Remembering The Life And Work Of Darwyn Cooke, 1962-2016
In a blog post on Friday, Darwyn Cooke’s wife Marsha announced that her husband had been undergoing palliative care following treatment for an aggressive form of cancer. It was confirmed the next day that Darwyn Cooke passed away in the early hours of Saturday, May 14, surrounded by friends and family at his home in Florida.
Cooke’s loss is felt throughout the comic book industry, not just as a creator and cartoonist, but as a friend, colleague and idol. Darwyn Cooke’s iconic and unmistakable style represented the very best the industry could offer, and the world is a much poorer place without him.
Cooke began his career in comics in the mid-'80s, but shortly left to spend most of the next decade working in magazines as a graphic designer and art director. He tried his hands at comics once again in the mid-'90s ,but was instead hired as a storyboard artist for the growing line of DC Comics cartoons headed up by Bruce Timm.
In the late '90s, DC Comics approached Darwyn Cooke about a project he had pitched previously, which eventually saw publication in 2000 as Batman: Ego. From here he worked on several projects at Marvel, including X-Statix and Spider-Man’s Tangled Web, but it was back at DC Comics that he truly made his lasting mark on the industry.
He joined forces with Ed Brubaker to revamp the character of Catwoman, first in a four-issue story in the pages of Detective Comics that became the lead-in to a brand new ongoing series for the character under the same creative team. Cooke’s redesign of Selina Kyle’s costume was instantly iconic and became the go-to look for adaptations, including the Arkham series of games and Christopher Nolan’s The Dark Knight Rises.
In 2004. DC Comics released what will undoubtedly be Darwyn Cooke’s most enduring and fondly remembered work, DC: The New Frontier. The series is set in the Silver Age of comic books, and follows characters such as Green Lantern, The Flash and Martian Manhunter as the world grows and changes to accept superbeings as part of everyday life, and the new costumed adventurers must work together to stop an ancient alien threat.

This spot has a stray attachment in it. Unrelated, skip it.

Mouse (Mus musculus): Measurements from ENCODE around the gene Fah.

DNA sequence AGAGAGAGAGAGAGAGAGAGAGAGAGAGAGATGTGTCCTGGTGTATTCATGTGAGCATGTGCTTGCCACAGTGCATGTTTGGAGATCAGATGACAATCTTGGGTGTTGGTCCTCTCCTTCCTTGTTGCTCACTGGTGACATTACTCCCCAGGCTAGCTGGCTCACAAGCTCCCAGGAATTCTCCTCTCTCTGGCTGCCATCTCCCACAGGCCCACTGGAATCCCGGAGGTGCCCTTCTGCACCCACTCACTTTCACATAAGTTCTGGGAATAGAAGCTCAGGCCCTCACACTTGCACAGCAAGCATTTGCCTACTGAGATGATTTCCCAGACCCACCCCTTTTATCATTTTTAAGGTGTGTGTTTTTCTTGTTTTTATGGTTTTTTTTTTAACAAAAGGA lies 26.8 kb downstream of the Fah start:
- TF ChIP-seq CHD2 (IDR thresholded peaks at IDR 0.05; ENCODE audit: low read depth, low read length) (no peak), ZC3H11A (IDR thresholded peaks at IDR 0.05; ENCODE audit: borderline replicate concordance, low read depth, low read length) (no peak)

The New Frontier is remembered fondly for its hope and its optimism, and it’s a story where teamwork saves the day, but there’s so much more before the big fight in the final issue. It’s Wonder Woman’s boisterous joie de vivre; it’s The Flash’s purehearted good intentions; it’s John Henry’s indomitable spirit. The New Frontier represents all of our potential and reminds us that the world is worth fighting for.
A year later, Darwyn Cooke was one of the showcase artists featured in an issue of DC’s Solo, a series that put the spotlight on one artist each issue and gave them almost complete free reign. Cooke’s issue --- Solo #5 --- won the Eisner Award for Best Single Issue, and is well worth seeking out for his short tale about being inspired to become an artist.
After Will Eisner himself, Cooke will likely go down as one of the greatest creators to work on The Spirit, which ended up being his longest run on a comic as a writer and artist alongside frequent collaborators J. Bone and Dave Stewart. Cooke’s take on Eisner’s classic seies modernized the franchise in some respects, and remained fun, new and vital while paying reverence to what came before.
In 2009, Darwyn Cooke began adapting Richard Stark’s Parker series of stories for IDW, starting with The Hunter. Cooke’s interpretation of Parker brought the iconic criminal to life in a whole new way, his staging of Parker’s heists and fights were exciting and visceral and his use of a single color palette for each volume gave every installment its own identity.
In 2012, Darwyn Cooke was one of the creators that spearheaded DC Comics’ controversial new line Before Watchmen, several mini-series set before the events of Alan Moore and Dave Gibbons' legendary work. Cooke wrote the Silk Spectre series alongside Amanda Conner on art, and wrote and drew the Minutemen mini, which was hailed as the standout of the line.
In recent years, Cooke contributed several covers and variants for DC Comics, including a month dedicated to his art and style, in which he provided 23 variant covers depicting new and classic characters in his own unique manner. Just last year, he teamed up with the legendary Gilbert Hernandez for The Twilight Children, a creator-owned miniseries at Vertigo about a peculiar seaside town.
It is a tragedy for the entire industry to lose a voice and a vision as great as Darwyn Cooke, and our thoughts are with his family and friends in this difficult time. In his absence, hopefully we can retain the spirit and joy that was characterized his work, and be inspired to create our own and spread that joy in his honor.
DC Comics released a statement on Darwyn Cooke’s passing, which you can see here.
A Celebration of Some Of Our Favorite Pieces By Darwyn Cooke